A remaining challenge is to develop and characterize the focal plane mask for PIAACMC. In section two we describe a design procedure for the focal plane mask and discuss some considerations for advanced mask designs. In section three we simulate the mask performance for given manufacturing errors, and describe a technique for measuring the performance of the mask. In section four we conclude with a broader discussion of mask development.
For a given telescope pupil geometry, a PIAACMC system can be designed in three phases. The first two phases are described in greater detail in  and we summarize the steps here to provide context. The first phase is to compute the generalized prolate function for apodization. Computing the prolate function assumes a certain focal plane mask size and post-apodizer transmission if necessary. In the second phase, we repeat the computations of the first phase for different focal plane mask sizes and compute the off-axis throughput for a potential exoplanet detection. At the end of the second phase we choose the focal plane mask size to maximize throughput. In this paper we will focus on the third phase of the design, which is to achromatize the focal plane mask.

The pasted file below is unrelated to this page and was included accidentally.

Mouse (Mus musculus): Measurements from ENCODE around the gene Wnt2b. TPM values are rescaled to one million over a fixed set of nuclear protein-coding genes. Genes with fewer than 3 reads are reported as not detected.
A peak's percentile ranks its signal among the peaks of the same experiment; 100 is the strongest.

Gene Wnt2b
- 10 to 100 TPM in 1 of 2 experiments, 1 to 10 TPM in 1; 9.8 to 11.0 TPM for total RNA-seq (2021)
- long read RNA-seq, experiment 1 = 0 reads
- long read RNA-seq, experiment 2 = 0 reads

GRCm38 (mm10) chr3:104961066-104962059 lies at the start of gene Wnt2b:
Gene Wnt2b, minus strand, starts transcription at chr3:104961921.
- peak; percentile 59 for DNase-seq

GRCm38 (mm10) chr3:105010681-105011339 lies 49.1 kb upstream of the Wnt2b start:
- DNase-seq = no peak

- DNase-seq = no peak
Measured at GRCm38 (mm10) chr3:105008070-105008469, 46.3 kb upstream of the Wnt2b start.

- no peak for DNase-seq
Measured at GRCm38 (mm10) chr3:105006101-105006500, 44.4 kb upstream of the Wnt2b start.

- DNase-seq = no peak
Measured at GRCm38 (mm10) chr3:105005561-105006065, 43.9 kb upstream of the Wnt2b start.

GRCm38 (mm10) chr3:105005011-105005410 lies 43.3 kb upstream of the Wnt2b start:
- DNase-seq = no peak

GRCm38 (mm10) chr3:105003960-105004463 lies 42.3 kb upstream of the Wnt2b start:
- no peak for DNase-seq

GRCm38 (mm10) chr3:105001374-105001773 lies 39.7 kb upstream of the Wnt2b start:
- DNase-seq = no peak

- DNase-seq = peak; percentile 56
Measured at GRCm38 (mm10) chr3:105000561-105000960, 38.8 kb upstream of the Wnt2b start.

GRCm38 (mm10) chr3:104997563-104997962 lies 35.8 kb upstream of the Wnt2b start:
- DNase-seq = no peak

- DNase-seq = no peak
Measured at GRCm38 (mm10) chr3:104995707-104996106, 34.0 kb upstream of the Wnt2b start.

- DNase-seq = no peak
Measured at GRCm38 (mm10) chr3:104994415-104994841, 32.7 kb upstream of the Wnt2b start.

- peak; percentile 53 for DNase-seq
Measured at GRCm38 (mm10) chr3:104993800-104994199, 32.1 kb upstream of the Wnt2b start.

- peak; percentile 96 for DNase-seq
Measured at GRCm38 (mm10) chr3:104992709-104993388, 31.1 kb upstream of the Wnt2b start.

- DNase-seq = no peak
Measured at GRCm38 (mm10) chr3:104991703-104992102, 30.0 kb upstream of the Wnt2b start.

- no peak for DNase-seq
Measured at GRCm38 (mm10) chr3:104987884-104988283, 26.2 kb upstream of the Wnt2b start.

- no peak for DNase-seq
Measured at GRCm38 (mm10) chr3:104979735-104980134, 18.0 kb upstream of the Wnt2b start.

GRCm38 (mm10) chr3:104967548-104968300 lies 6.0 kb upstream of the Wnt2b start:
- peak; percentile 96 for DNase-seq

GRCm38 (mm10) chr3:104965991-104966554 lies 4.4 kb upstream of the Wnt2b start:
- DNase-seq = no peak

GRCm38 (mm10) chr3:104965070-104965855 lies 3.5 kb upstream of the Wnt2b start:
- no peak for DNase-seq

To create perfect destructive interference, the focal plane mask should provide a pi phase shift to half of the starlight and leave the other half un-shifted. Up to this point in the design process, we have assumed that the focal plane mask operates in monochromatic light. The design of a monochromatic mask is quite simple: for a given mask material and stellar point spread function, the monochromatic mask should be a half wave phase plate that is sized to affect half of the intensity within the PSF. The design can theoretically achieve total on-axis light extinction for a single wavelength. However, coronagraphs can more efficiently produce scientific results by operating in a broad range of wavelengths, typically on the order of 10% or 20% bandwidth. Designing the focal plane mask for a large bandwidth can be challenging, as the mask needs to provide a phase shift achromatically. The mask must overcome the inherent chromaticity of any potential phase plate material, and compensate for the changing size of the stellar PSF with wavelength. So far, there is no analytical solution to achromatize the mask, and we rely on optimization methods to provide a solution that is close to ideal.